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    If you want a Semi AUTO Nothing beats an XD45 with a 460 Rowland conversion you get 14rds of mid power 44 mag performance in a well proven platform. A Glock 10mm would be a close second in my Semi Auto book. If you want to spend a ton of cash you have the LAR GRIZZLY option in you can find on in 45 Win mag, or a Desert eagle, but **** they are heavy.

    I usually carry a Ruger Super Blackhawk with a 4 5/8" barrel loaded with Buffalo Bore 340gr +P+. If you want a double action look no further than the Ruger Super redhawks, nothing is stronger
    The Ruger super redhawk comes in the nice a compact alaskan version with the 2.5 inch barrel, another option is get a 7.5 inch barrel and have it cut to around 4-5 inches.
    a heavy 44 mag will run right on the heals of a 454 casual all day plus you get a huge selection of ammo with the 44 mag.

    Good luck getting a new pistol and have a great time on your hunt this spring, BEAR TIME IS NEAR
    RLTW
    HUNT HARD HUNT SAFE
    WILL

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    Default an oldie but a goodie....

    .... Ya have to carry a goddarned hand-cannon everywhere you go up here, for protection-- I personally pack a .577 Tyrannosaur Trinitrotoluene Super Magnum Express +P. It shoots groups of less than MOA, like little four-leaf clovers, really, at (insert completely overestimated yardage figure) charged with 740 grains of Varget Aluminum Oxide Dry Solid Missile fuel behind a 1000 grain, armor-piercing-incendiary-high-explosive-Teflon-coated-Ballistic Tip Partititon Trophy-Bonded Gold semi-wadcutting,.....
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  18. #18

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    I don't often carry a handgun when I am rifle hunting. I do usually have one in the tent. If I am going to carry a handgun it has to be packable, powerful and shootable. There is a fine balance in that mix. I don't like Super Redhawks due to their weight. I also don't like the ultra light S&W's. The perfect packing handgun has a barrel of 4-5.5 inches and is chambered for as powerful a round as the owner is able to shoot accurately. The S&W N frames and Ruger Redhawks fit this bill nicely. Some can shoot the 454's and 500's with ease, some cannot. Often those rounds are housed in guns that exceed my criteria for packability. Most shooters can learn to shoot a 41, 44 magnum or 45 Colt with reasonably heavy loads. A 300 grain hard cast lead bullet at 1100-1200 fps is a force to be reckoned with and will provide ample stopping power in most situations. A good hard lead bullet will penetrate like a chunk of steel rod and penetration is paramount in a handgun for the purpose of bear defense. I just picked up a Ruger Redhawk 4" 45 Colt after drooling over it since the day they were introduced. I expect it to be my belt gun for many years to come as it meets all of my requirements for a packing handgun. It will replace my old Blackhawk 41 magnum I've carried for 15 years. I still have the 41 and won't get rid of it but am looking forward to carrying the Redhawk. Just my humble opinion for what it's worth.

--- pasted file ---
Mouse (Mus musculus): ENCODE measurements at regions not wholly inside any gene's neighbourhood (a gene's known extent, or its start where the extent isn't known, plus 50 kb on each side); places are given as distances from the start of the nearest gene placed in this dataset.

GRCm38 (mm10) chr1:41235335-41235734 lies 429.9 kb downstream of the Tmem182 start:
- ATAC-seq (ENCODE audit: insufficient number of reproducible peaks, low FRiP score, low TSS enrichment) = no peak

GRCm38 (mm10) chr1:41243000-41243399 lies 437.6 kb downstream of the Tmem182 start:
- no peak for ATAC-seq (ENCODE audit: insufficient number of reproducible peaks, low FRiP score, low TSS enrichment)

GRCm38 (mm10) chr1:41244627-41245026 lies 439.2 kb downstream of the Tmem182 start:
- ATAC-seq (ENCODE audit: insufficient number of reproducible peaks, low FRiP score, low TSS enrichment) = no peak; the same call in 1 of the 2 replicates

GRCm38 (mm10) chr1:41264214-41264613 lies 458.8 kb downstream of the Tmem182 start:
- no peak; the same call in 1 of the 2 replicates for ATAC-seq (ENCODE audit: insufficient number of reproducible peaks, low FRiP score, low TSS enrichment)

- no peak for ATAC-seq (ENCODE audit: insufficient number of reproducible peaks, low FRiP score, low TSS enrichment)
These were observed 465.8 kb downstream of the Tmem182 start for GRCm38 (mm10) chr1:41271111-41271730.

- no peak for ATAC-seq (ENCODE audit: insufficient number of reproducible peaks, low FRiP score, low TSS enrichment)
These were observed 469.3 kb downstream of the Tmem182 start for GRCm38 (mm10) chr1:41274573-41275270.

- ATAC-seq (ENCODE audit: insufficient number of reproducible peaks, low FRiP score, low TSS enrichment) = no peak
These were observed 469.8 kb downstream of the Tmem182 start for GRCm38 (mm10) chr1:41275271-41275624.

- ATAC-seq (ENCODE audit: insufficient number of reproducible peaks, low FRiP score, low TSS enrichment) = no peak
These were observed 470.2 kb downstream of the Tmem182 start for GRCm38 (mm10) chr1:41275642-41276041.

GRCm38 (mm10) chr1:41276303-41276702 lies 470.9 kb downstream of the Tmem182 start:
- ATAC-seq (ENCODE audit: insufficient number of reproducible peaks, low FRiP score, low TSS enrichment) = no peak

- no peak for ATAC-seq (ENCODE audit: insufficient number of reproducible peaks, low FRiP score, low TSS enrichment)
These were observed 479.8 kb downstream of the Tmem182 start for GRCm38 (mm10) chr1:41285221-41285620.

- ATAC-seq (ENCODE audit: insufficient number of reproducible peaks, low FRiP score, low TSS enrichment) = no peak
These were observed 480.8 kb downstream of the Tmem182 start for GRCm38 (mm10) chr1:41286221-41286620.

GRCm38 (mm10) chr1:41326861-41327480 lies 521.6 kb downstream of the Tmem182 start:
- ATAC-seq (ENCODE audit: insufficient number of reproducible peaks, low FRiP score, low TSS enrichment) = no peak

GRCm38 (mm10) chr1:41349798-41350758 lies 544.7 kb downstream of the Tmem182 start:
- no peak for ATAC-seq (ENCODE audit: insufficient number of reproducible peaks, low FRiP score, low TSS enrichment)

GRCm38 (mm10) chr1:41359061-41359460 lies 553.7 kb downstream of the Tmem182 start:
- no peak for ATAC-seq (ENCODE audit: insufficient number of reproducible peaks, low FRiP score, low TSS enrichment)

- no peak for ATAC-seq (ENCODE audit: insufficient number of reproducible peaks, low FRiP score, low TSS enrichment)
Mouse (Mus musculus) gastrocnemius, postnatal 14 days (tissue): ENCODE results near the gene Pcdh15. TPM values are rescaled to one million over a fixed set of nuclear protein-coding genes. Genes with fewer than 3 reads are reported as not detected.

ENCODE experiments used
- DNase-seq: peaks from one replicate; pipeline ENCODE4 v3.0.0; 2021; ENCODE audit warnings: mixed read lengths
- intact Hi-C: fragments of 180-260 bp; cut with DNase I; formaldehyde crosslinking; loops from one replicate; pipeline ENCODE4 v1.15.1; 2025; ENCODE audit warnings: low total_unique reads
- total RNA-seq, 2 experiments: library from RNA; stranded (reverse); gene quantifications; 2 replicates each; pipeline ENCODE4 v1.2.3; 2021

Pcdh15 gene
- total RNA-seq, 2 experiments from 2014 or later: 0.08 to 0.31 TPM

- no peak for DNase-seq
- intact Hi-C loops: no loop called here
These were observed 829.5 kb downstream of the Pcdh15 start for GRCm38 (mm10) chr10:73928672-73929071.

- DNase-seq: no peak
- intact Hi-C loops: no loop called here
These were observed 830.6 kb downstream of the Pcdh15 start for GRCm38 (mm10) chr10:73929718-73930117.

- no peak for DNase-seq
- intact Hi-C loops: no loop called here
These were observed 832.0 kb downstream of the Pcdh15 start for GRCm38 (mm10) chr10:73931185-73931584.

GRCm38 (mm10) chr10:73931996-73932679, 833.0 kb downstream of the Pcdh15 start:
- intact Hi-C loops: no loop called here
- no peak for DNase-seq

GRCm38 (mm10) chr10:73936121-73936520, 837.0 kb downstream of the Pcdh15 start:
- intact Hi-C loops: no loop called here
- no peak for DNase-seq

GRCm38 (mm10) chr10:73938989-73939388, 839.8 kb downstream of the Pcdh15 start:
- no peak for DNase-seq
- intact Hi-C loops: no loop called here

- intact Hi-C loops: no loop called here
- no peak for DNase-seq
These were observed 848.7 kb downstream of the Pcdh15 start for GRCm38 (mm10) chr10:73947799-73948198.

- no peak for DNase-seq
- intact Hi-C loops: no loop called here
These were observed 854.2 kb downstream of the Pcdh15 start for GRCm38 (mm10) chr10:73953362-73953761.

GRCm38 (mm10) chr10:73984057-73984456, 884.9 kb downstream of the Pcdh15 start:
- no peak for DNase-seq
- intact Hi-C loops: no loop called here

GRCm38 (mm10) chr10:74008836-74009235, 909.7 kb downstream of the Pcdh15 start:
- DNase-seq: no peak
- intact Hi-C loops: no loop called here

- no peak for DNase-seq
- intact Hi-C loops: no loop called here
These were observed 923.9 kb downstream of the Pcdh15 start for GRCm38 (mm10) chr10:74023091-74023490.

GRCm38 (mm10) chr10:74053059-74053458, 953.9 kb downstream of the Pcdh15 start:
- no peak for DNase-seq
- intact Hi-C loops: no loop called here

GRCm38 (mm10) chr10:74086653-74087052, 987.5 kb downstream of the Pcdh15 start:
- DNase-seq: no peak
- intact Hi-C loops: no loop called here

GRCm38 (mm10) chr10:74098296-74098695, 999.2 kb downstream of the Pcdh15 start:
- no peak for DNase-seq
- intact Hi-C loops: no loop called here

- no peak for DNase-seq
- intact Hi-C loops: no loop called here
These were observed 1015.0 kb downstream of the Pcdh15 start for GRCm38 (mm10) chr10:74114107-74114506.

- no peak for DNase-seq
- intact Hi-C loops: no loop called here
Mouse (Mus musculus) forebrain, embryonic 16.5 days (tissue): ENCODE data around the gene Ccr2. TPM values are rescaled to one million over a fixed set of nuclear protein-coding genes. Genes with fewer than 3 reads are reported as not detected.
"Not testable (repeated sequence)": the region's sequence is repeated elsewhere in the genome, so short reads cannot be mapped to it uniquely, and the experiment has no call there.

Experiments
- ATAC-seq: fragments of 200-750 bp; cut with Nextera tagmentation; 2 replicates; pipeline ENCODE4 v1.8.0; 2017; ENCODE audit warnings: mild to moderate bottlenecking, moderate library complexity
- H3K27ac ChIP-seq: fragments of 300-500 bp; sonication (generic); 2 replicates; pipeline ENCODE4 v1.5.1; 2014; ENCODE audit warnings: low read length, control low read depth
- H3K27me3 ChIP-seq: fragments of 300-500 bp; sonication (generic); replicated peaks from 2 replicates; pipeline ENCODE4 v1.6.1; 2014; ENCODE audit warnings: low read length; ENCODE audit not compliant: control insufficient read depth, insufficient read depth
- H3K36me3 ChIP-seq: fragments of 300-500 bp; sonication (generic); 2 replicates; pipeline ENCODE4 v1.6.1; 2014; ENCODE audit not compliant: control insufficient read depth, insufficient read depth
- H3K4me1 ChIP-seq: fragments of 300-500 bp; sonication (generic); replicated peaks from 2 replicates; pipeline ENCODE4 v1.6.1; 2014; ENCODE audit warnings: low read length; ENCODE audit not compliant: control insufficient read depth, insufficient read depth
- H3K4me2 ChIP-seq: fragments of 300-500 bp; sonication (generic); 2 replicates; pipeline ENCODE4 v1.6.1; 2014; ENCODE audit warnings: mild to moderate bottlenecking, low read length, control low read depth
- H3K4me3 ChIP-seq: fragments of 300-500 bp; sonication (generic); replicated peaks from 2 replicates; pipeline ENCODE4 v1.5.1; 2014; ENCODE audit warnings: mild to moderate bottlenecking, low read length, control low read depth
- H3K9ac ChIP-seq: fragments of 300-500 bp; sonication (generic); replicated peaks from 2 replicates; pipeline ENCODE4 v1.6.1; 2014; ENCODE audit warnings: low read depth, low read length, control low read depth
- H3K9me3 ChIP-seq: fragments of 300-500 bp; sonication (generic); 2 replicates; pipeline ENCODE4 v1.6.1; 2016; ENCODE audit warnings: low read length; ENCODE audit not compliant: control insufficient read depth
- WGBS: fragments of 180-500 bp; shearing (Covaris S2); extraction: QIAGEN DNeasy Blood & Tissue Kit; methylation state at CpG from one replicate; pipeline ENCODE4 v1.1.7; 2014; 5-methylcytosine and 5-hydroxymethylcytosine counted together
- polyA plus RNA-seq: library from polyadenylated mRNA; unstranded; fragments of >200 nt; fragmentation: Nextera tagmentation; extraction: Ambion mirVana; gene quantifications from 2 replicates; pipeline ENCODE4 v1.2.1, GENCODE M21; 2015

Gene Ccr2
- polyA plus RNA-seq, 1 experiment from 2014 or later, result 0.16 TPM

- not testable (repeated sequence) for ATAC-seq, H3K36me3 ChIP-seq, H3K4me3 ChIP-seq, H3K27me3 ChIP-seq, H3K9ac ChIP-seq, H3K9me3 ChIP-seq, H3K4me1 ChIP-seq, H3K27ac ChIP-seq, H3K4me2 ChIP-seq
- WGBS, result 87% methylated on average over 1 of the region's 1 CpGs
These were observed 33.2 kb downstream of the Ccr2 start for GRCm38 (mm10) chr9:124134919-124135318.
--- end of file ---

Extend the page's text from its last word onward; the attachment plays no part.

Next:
Mart

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    webmaster Michael Strahan's Avatar
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    Quote Originally Posted by homerdave View Post
    you may note that there is very little, if any, advice based on "i used this, it worked" when discussing handguns for bears.
    that is because given the huge numbers of hunters in the field with bears, the odds of an encounter, let alone one where a pistol has made any difference, are ridicullously tiny.
    save your money, resist the hype, and get something useful, a new jetboil, a better tent, take your wife to a nice dinner.
    +1. Handguns are great for home defense (but I'd bet the numbers of "I used this..." posts on home defense are as few as the ones you mentioned on bear defense). For guiding I carried a Winchester model 70 in .375 cal. I had the barrel cut down to 20" for ease of use in heavy alders, but admittedly never had a situation where I had to kill a bear in an up-close defense situation. I never saw a need for a handgun in the field, so I never carry on on my hunts. In a pinch, the Winchester would do just fine shooting through tent walls if I should find a stovepipe-sized snout pushing in on the material too far for comfort, and I do sleep well with that rifle tucked alongside the sleeping bag...

    But if the man wants a short gun, so be it. Yes, shot placement is paramount, but so is a large projectile pushed along by an adequate quantity of propellant. In that context, the .44 is not enough.

    Mike
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  20. #20
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    +2 on that my Rifle is my Bear pistol.
    If you can't Kill it with a 30-06, you should Hide.

    "Dam it all", The Beaver told me.....